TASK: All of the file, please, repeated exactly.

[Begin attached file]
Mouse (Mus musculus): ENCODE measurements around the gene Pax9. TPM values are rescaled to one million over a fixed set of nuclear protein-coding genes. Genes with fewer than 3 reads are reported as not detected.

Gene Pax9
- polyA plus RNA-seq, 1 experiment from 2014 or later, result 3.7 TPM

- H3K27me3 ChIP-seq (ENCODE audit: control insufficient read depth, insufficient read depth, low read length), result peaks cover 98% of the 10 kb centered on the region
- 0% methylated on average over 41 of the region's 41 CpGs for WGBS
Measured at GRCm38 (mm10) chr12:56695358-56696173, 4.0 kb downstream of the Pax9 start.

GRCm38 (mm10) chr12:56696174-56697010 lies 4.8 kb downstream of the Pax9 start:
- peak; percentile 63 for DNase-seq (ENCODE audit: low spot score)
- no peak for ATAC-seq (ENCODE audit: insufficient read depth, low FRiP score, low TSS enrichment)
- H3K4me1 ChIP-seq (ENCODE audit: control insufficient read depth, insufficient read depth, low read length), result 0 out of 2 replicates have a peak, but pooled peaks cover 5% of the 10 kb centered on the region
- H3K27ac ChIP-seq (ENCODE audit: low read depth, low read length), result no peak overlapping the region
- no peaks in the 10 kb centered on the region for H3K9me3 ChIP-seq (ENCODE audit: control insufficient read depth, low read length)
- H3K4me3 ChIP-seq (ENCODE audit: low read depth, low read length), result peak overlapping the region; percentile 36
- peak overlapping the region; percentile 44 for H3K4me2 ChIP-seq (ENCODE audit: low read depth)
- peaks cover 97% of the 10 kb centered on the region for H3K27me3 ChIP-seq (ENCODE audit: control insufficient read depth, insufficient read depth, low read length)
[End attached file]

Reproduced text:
Mouse (Mus musculus): ENCODE measurements around the gene Pax9. TPM values are rescaled to one million over a fixed set of nuclear protein-coding genes. Genes with fewer than 3 reads are reported as not detected.

Gene Pax9
- polyA plus RNA-seq, 1 experiment from 2014 or later, result 3.7 TPM

- H3K27me3 ChIP-seq (ENCODE audit: control insufficient read depth, insufficient read depth, low read length), result peaks cover 98% of the 10 kb centered on the region
- 0% methylated on average over 41 of the region's 41 CpGs for WGBS
Measured at GRCm38 (mm10) chr12:56695358-56696173, 4.0 kb downstream of the Pax9 start.

GRCm38 (mm10) chr12:56696174-56697010 lies 4.8 kb downstream of the Pax9 start:
- peak; percentile 63 for DNase-seq (ENCODE audit: low spot score)
- no peak for ATAC-seq (ENCODE audit: insufficient read depth, low FRiP score, low TSS enrichment)
- H3K4me1 ChIP-seq (ENCODE audit: control insufficient read depth, insufficient read depth, low read length), result 0 out of 2 replicates have a peak, but pooled peaks cover 5% of the 10 kb centered on the region
- H3K27ac ChIP-seq (ENCODE audit: low read depth, low read length), result no peak overlapping the region
- no peaks in the 10 kb centered on the region for H3K9me3 ChIP-seq (ENCODE audit: control insufficient read depth, low read length)
- H3K4me3 ChIP-seq (ENCODE audit: low read depth, low read length), result peak overlapping the region; percentile 36
- peak overlapping the region; percentile 44 for H3K4me2 ChIP-seq (ENCODE audit: low read depth)
- peaks cover 97% of the 10 kb centered on the region for H3K27me3 ChIP-seq (ENCODE audit: control insufficient read depth, insufficient read depth, low read length)